|CS Instructors Talk Students Through Their Next Traffic Situation|
On Sunday afternoon, our Cycling Savvy class went out on the road. I’m not entirely sure if the parking lot drills readied us for this, or merely gave us an opportunity to forget some of Friday night’s lecture, but either way, the road session was an experience that should not be missed by anyone contemplating taking a Cycling Savvy course. It differs substantively from the road session in the LAB Traffic 101 course. What’s more, in retrospect, it seems obvious to me that the LAB road curriculum would be easy to fix (with added road time), without any major changes in basic direction. To illustrate the difference, I’ll describe the LAB Traffic 101 road session and compare the Cycling Savvy equivalent.
In LAB Traffic 101, after completing parking lot drills that are very like those in Cycling Savvy, the class is taken out on local roads to give them first-hand experience with cycling on low stress roads. This sounds sensible, and I’ll state that when I took Traffic 101, it seemed appropriate to me for inexperienced cyclists. Anyway, in T101, the road experience guidance is merely that the streets are typically 35mph or less. Cycling Savvy is quite different.
|Richard Wharton Signals For a Left Turn|
Cycling Savvy uses a dramatically more structured approach to the student road experience. It is NOT just, or even primarily, a ride to experience real streets. In truth, in Cycling Savvy, you ride real streets to get to “situations.” As I realized about half way into the session, CS’s tour consists of a series of specific street situations that it expects students to be exposed to, and succeed with. For example, we got situations structured so we’d realized we should sometimes simply remain in the left lane and then make a left turn, or deal with lanes that appeared or disappeared. We had other situations where we went over a freeway overpass and then merged into a situation where we’d make a “jug handle” turn instead of dealing with complex and heavy traffic. Some, reading this, will not understand all of the specific terms I’m using, but that is less important than understanding that Cycling Savvy has a list of traffic situations they expect that cyclists will face and you WILL be exposed, deliberately, to each and every one of them. There is no pressure to do something the student is not ready to do, but it is a much more deliberate and structured situation than I saw in my Traffic 101 course, or even in my LCI Seminar. In truth, the situations were much more like what Preston Tyree put us through in our LCI Seminar than the Traffic 101 course, except that in CS, they are not attempting to teach the student how to teach others. I actually encountered situations in CS that were NOT part of our LCI road time. In our LCI, we didn’t do freeway overpasses or stretches on high speed roads. I had to learn that by myself. CS does all that, and more. If you haven't done this, you'll have to trust me that it is not hard to do, though it can be a bit scary if you have to learn it on your own as I did. Cycling Savvy takes care of the learning so you don't have to "do it yourself."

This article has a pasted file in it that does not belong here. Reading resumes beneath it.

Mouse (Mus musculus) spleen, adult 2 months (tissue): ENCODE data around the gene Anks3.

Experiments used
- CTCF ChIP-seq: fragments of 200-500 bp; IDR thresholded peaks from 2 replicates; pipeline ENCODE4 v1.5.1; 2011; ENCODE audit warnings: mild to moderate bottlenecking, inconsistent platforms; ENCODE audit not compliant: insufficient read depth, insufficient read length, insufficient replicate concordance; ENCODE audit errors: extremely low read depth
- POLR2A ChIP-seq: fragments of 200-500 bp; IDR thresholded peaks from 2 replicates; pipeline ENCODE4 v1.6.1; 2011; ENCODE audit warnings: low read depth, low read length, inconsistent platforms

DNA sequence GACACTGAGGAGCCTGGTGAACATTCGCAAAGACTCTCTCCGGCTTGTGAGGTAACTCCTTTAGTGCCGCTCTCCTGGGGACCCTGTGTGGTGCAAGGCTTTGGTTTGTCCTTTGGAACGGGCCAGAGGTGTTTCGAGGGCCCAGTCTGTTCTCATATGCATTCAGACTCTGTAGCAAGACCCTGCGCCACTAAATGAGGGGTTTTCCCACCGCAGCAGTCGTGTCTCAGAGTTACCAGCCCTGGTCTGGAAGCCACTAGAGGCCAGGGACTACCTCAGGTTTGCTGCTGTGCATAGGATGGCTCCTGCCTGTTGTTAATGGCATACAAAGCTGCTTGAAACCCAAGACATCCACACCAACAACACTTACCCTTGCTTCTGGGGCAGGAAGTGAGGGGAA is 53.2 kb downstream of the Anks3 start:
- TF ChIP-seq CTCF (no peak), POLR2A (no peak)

|Lots of Police on 9/11|
If you are reading this, but are not FULLY confident in traffic, I can assure you that Cycling Savvy will not push you to do anything dangerous. In our situations, I saw none that I do not deal with on at least an occasional basis in my own cycling. On the other hand, knowing you CAN do these maneuvers is critical to a cyclist ready to ride confidently, safely, and assertively, and that appreciate less conflict with motorists.
|Chalk Diagrams Helped Students Understand the More Complex Traffic Situations|
|Keri Caffrey Explains Just How Far that Truck Door Will Swing Out|
Repetition is also necessary, and that cannot be fully offered by Cycling Savvy in a single riding session with many different experiences to cover. Some items will stick with the student, but other points will be forgotten. That could change, but today, the Traffic 101 course leaves the student with written reference material (even if it isn’t ideally organized for that purpose and the diagrams are less than ideal) that can be reviewed and practiced after the course. Cycling Savvy will, I hope, someday leave each student with a flash drive to help their independent repetition of sound principles, seeing themselves actually DOING it once again. Paper is SO 20th Century! I’m not sure the state of practice is to that point, but it is getting close. For sure, it would add teaching burden so maybe things are better the way they are, but I know if I was learning a lot, I’d really like to be able to review things at my leisure afterwards.
The bottom line: I hope that I’ve not painted either an unrealistically rosy or pessimistic portrait about what Cycling Savvy either is or is not. Soul searching about Bicycle Education is long overdue, and Cycling Savvy is an admirable advance. Simply eliminating the mechanical elements that many students do not want or need and dumping the test that adds no value to the student would give it an advantage, but it went beyond that and reduced instructor lecture preparation load, as well as adding useful structure to the on-street session.
|Our Class and Teachers|